What is a Codicil?
A codicil is a legally-binding document that updates a last will & testament. Its name comes from Latin for “a short writing tablet”. The term fits, as codicils are (usually) short documents that update 1-3 entries in an existing will.
Why Do People Write Codicils?
Over time, circumstances change. What made sense in the past might not in the present. For this reason, individuals who have already filed Last Will & Testaments may want to amend its provisions. A codicil allows you to do this.
Why would you write a codicil? It makes sense to edit your will if:
- You wish to add new beneficiaries
- You wish to remove existing beneficiaries
- A beneficiary has passed away
- Promised gifts no longer exist
- You wish to change how you will distribute your estate
- You wish to name a new executor
This list is not exhaustive. If you have a Last Will & Testament you want to change, you must write a codicil.
How Do I Make a Codicil?
Last Will & Testaments can be long and complicated. By contrast, codicils are concise, to-the-point legal documents. Because they update a few entries at most, you can usually confine a codicil to a single page.
What does a codicil look like? It starts with a declaration of identity. At the top, the testator (you) declares their name and address, as well as the date of the codicil. Beneath this, you’ll declare your amendments to your original Last Will & Testament.
Below are the terms of your codicil. In them, you declare the date when the amendments of your Last Will & Testament will take effect. You’ll also reaffirm the validity of unedited sections of your will.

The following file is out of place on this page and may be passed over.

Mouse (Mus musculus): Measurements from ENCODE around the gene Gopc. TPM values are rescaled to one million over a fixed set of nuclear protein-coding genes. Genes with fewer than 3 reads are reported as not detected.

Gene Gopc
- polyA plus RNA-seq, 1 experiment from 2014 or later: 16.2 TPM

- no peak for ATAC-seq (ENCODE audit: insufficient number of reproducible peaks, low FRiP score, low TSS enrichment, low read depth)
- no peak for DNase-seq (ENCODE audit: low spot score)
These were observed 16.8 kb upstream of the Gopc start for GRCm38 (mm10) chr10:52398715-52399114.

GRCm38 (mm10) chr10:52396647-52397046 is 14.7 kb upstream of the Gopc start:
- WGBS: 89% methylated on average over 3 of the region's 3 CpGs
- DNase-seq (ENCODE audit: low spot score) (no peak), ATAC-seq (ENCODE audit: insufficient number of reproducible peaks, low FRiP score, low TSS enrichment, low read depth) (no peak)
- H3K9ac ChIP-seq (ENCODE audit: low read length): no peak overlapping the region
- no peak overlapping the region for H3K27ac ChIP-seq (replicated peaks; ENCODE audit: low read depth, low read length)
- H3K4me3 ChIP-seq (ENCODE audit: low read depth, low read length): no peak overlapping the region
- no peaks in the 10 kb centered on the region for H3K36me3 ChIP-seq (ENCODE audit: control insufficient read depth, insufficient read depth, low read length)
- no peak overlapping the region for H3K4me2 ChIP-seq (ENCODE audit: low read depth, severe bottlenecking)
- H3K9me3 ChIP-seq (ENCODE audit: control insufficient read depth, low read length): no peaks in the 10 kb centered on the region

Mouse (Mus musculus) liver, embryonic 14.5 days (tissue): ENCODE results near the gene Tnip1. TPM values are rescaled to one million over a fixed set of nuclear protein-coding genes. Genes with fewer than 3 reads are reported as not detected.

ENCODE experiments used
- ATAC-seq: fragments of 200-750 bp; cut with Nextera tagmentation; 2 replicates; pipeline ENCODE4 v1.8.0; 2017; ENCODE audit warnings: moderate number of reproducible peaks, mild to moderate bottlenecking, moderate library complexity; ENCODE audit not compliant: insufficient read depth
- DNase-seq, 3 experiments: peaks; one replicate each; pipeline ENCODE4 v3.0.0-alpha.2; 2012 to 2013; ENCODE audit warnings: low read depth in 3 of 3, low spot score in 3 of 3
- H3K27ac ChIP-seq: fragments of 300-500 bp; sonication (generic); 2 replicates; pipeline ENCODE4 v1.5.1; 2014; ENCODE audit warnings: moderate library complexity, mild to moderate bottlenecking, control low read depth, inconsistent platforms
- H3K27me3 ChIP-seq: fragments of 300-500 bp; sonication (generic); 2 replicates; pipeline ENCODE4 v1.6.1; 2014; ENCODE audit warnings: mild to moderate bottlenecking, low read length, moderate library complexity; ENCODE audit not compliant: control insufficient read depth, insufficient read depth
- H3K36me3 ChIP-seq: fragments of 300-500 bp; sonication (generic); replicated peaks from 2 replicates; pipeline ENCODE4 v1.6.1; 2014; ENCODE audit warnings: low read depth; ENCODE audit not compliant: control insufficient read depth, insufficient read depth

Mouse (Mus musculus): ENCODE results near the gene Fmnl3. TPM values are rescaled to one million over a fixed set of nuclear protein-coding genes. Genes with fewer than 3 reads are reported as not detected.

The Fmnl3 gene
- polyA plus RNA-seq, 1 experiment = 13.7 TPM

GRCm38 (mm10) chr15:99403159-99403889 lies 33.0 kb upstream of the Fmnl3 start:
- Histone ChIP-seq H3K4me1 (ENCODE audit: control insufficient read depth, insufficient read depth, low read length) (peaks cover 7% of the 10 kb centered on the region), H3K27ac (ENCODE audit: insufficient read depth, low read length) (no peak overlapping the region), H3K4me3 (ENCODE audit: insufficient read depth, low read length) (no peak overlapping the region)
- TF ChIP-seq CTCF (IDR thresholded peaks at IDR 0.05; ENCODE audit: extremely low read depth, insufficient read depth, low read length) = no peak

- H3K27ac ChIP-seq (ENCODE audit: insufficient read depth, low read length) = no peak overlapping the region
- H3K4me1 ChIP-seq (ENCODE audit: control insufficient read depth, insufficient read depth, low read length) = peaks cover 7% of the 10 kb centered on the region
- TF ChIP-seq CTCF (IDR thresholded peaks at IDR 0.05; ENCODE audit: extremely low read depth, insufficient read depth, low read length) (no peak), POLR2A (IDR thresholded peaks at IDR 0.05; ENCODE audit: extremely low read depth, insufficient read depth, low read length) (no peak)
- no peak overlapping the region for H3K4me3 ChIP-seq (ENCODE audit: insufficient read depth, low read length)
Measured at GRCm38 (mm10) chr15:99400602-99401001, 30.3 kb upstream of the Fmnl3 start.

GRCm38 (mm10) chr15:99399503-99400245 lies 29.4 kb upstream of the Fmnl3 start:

For your codicil to be valid, though, you’ll need two witnesses. These witnesses need not be the ones who oversaw the signing of your original will. Complete this step, and your codicil will be officially valid in the eyes of the law.
Do I Need to Notarize a Codicil in America?
No. In most states, you only need to sign your codicil before two witnesses that aren’t beneficiaries. However, some states are moving towards eliminating the witness requirement. In these jurisdictions, you would be able to draft a codicil and sign it in front of a notary public.
You don’t need a notary public to amend your Last Will & Testament. Soon, however, they might make the process easier.
A Codicil Might Not Be Your Best Option
Most Last Will & Testaments only require minor tweaks. However, major life changes might necessitate wholesale changes. In this scenario, you’re better off redrafting your will than writing a complicated codicil. That’s why lately, more and more people are chosing to use online will makers. Never used one? We have reviewed a bunch so you can easily compare online will makers and choose the one that better suits your needs.
If you only want to make a couple of changes, a codicil is fine. However, as a general rule, anything more than three changes is too much. Your executor will be dealing with enormous amounts of stress – don’t make them decipher dozens of confusing amendments.
Then, there’s the issue of reputation. If you remove someone from your will via codicil, everyone will know you did it. However, if you redraft the will, nobody will be aware that a previous version existed.